Business Jets Losing Their Charm

Aviation
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India’s fleet of Business jet aircraft reduce by2% in 2015 — the first decrease in 25 years. 
The market is set to shrink further .


According to operators and industry experts – 
  • Business jets are losing shine as corporate trophies because of high taxes and poor infrastructure
  • As much as 40%. of the planes are up for sale,
  • The Tata Group, GMR, GVK and Jindal Steel & Power are among those that have dropped plans of adding more business jets or deferred orders,
  • Others have resold planes in the secondary market immediately after taking delivery. 

Charter business and services have also been hit. Tata Sons-owned Business Jets India returned all four planes — three Hawker Beechcraft and one Cessna Citation — to lease companies earlier this year. The company is in the process of closing its operations in India, they added.

Club One Air, one of the country’s biggest charter operators, has a negative net worth, according to its documents filed with the Registrar of Companies. “It’s a gloomy story, high cost structure and not enough government incentives for business jet operators, said Bhupesh Joshi, its CEO.

“For instance, a business jet can only park for 48 hours at the crowded Mumbai airport, after which there is a penalty,” said Atiesh Mishra, director of operations Taj Air, controlled by Tata Sons. “So, an operator has to park in some other neighboring airport like Ahmedabad. This makes the whole business nonviable.”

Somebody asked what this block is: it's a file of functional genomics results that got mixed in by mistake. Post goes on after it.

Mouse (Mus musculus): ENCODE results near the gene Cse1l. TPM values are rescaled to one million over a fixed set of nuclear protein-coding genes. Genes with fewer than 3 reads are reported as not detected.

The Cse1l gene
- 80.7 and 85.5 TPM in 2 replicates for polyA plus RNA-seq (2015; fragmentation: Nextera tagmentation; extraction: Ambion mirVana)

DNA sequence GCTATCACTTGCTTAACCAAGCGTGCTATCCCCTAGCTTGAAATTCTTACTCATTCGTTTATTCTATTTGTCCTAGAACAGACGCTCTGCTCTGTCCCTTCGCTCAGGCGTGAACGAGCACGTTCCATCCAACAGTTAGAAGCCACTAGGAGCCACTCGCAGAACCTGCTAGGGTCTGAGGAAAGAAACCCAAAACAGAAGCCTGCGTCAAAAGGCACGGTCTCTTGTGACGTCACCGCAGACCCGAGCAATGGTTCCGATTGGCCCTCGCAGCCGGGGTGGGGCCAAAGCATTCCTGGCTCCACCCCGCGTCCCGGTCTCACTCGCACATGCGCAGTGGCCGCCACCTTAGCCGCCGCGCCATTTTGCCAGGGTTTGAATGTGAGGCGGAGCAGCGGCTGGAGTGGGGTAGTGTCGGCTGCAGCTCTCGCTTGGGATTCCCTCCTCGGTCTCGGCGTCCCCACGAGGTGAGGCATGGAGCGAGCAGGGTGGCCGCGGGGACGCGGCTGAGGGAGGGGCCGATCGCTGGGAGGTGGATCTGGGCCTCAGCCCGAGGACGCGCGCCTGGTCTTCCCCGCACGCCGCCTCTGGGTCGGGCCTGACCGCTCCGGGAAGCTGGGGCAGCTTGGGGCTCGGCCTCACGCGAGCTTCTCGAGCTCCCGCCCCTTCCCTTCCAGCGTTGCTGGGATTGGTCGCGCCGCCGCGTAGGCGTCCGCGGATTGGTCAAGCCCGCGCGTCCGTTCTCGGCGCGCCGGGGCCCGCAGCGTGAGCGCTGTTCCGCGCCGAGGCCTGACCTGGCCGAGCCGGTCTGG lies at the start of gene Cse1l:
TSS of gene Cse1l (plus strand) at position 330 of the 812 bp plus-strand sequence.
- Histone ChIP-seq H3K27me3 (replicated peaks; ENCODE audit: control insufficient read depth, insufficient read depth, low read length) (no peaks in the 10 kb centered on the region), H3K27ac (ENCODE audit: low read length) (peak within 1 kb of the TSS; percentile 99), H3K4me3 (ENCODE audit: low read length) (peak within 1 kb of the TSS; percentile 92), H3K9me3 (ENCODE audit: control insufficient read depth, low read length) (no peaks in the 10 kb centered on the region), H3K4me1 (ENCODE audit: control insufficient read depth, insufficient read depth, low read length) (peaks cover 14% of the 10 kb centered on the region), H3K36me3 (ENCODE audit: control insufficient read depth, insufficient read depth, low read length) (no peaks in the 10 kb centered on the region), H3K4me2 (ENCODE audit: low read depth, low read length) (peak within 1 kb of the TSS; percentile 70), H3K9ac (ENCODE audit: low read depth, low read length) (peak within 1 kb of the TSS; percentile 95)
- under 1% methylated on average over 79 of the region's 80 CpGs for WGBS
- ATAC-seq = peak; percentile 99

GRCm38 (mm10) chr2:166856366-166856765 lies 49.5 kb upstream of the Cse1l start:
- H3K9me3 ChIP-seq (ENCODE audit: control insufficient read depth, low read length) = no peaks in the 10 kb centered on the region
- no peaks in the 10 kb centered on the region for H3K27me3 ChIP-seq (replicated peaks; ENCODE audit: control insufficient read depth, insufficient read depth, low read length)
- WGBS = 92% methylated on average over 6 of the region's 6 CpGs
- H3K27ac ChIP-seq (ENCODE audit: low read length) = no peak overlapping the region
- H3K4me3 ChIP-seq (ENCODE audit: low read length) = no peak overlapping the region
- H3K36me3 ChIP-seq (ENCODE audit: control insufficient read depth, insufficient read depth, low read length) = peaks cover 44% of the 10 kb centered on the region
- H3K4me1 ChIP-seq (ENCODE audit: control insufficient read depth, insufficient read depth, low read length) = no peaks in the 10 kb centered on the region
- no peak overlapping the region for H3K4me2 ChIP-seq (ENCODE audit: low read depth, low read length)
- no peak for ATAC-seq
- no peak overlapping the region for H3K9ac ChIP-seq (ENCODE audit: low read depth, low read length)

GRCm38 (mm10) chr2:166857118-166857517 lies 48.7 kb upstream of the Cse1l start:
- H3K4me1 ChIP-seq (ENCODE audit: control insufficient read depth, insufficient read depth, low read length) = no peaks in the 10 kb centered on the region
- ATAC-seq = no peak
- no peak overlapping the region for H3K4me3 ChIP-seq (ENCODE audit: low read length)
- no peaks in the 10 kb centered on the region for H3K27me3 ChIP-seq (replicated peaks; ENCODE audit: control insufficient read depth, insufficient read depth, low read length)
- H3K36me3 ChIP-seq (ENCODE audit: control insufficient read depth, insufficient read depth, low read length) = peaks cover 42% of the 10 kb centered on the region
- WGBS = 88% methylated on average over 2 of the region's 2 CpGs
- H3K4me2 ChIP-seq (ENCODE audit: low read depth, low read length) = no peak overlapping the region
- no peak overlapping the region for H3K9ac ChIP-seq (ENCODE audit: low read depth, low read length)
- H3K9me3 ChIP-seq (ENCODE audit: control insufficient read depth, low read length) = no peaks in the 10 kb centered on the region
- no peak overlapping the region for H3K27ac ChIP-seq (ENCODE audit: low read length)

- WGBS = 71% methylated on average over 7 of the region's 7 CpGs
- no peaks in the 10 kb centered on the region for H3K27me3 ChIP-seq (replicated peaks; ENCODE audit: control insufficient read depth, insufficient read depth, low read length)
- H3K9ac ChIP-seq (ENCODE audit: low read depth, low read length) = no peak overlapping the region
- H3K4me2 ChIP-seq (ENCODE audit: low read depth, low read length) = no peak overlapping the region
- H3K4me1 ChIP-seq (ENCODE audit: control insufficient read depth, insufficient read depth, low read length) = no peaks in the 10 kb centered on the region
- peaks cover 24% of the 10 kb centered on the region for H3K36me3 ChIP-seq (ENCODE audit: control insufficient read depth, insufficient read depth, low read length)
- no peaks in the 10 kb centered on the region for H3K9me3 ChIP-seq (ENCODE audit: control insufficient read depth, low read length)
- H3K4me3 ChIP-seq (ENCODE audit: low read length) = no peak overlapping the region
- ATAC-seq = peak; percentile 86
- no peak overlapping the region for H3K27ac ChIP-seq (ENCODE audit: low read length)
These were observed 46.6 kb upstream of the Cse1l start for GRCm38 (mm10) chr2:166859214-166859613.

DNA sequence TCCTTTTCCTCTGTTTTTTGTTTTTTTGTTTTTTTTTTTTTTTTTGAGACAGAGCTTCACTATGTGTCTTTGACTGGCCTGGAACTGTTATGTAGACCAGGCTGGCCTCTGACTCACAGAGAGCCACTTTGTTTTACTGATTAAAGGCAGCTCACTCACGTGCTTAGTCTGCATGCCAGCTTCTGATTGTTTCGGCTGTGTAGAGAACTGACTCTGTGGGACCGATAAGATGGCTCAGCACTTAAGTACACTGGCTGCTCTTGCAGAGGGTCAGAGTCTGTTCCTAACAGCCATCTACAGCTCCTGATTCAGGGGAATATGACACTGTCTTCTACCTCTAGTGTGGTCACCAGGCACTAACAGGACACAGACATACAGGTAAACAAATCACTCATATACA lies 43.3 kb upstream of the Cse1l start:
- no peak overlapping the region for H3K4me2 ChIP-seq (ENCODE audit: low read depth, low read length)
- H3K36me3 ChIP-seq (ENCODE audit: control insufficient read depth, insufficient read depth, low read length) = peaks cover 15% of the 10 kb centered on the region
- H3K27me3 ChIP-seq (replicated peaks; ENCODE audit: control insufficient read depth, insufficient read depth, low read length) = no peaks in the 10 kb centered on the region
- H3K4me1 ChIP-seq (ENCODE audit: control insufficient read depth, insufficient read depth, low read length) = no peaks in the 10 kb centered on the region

India’s private jet fleet grew at double-digit rates until 2008, when it surged 26%, according to industry figures. After that, there was a sharp slowdown due to the global financial crisis and high taxes. Since 2007, the government has been levying an import duty of 21% on private jets. That compares to a tax of just 2% if the plane is imported for charter operations under a non-scheduled operators (NSOP) licence. 

“Enforcement of the rules means that business models such as fractional ownership cannot be used in India unlike in other countries,” said Jayant Nadkarni, president of the Business Aircraft Operators Association lobby group. 

Nadkarni, and Jonathan McDonald, senior analyst at International Bureau of Aviation, a UK based consultant view the whole situation as –
  • Business jet market in India is sporadic in terms of demand
  • Few are actually owned by ultra high net worth individuals, more by corporations
  • Airport infrastructure is a big constraint
  • The result is a high operating cost structure
  • Small operators may not sustain
  • Though India builds airports to support Boeing 737s and  Airbus A320s operated by scheduled Indian carriers for the passenger sector – to meet the growing middle class demand – but India does not build business jet facilities to the same degree.

To an extent, India thus contributes towards a global downturn in the private jet industry. 

Honeywell has predicted a global demand outlook of 9,200 jets worth $270 billion for the next decade, down from 9,450 jets worth $280 billion predicted last year. 

However, there is still hope left in business jets in India. ‘Bombardier has seen interest and discussions surrounding private aviation increase in the past 12 months”, said its spokesperson Anna Cristofaro. She also said that operators are discussing with the DGCA to resolve issues that are stifling growth. “Business aircraft are extremely important tools for the inclusive and regionally diverse growth we are looking for in India,” she said. “This connectivity brings about investment to the region – everywhere a business jet is parked, business is being conducted and jobs are being created.” 

If this argument stirs a change, business jets could well stage a recovery. But until then, more of them are going to be grounded. 

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